Australian Institute of Professional Counsellors. (n.d.). AIPC’s Counsellor Skills Series: Report 1 Verbal and Non-Verbal Communication Skills. https://www.counsellingconnection.com/

Bensky, D., & Barolet, R. (2009). In Scheid V. (Ed.), Chinese herbal medicine: Formulas & strategies (Rev. ed.). Eastland Press.

Bensky, D., Clavey, S., Gamble, A., & Stoger, E. (2004). Chinese herbal medicine: Materia medica (3rd ed.). Eastland Press.

Chinese Medicine Board of Australia. (2020, December 14). Codes and guidelines. http://www.chinesemedicineboard.gov.au/Codes-Guidelines.aspx

Cheng, X., Cheng, Y., & Deng, L. (2010). Chinese acupuncture and moxibustion (3th ed.). Foreign Languages Press.

Cole, K., & Australian Institute of Management. (2004). Crystal clear communication: Skills for understanding and being understood (2nd ed.). Prentice Hall.

Davis, C. M. (2006). Patient practitioner interaction: An experiential manual for developing the art of health care (4th ed.). Slack Incorporated.

Maciocia, G. (2008). The practice of Chinese medicine: The treatment of diseases with acupuncture and Chinese herbs (2nd ed.). Elsevier.

National Health and Medical Research Council. (2019, May). Australian guidelines for the prevention and control of infection in healthcare. https://www.nhmrc.gov.au/about-us/publications/australian-guidelines-prevention-and-control-infection-healthcare-2020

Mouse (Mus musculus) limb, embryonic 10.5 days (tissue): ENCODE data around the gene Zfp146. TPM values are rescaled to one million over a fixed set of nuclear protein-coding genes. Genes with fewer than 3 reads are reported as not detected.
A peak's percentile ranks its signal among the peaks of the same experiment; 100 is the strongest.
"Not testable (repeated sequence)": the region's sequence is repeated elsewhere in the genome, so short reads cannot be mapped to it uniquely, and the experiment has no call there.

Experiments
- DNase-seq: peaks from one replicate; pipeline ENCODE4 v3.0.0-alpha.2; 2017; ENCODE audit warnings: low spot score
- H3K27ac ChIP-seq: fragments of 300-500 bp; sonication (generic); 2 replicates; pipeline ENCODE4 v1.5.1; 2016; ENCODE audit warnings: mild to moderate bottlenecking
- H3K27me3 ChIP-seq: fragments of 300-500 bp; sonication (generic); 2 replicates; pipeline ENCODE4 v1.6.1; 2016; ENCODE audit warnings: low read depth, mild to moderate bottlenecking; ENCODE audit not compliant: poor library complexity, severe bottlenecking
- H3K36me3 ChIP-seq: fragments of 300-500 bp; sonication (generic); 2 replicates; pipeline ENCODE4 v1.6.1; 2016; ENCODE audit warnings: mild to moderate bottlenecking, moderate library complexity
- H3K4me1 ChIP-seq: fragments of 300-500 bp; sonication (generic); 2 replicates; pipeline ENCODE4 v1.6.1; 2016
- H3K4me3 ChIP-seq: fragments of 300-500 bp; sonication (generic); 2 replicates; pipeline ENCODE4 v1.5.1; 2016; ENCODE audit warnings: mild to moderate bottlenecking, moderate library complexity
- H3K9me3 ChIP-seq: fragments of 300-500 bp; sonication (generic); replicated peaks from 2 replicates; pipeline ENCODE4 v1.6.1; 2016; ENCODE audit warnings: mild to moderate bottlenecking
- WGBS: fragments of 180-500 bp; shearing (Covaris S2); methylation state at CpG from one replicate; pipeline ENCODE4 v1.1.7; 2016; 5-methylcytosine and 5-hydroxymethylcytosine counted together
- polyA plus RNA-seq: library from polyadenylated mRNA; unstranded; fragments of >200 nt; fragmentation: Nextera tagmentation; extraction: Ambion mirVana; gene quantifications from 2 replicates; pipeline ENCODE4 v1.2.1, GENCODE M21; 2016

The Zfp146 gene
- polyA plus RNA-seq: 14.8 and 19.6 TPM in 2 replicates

Therapeutic Goods Administration. (2021, June 2). The Poisons Standard (the SUSMP). https://www.tga.gov.au/publication/poisons-standard-susmp

Therapeutic Goods Administration. (2018, April). Australian Regulatory Guidelines for Listed Medicines and Registered Complementary Medicines. https://www.tga.gov.au/publication/australian-regulatory-guidelines-listed-medicines-and-registered-complementary-medicines

Therapeutic Goods Administration. (2019, October 30). Reporting adverse events. https://www.tga.gov.au/reporting-adverse-events

Xue, C. C., & Lu, C. J. (2018). Evidence-based clinical Chinese medicine. World Scientific.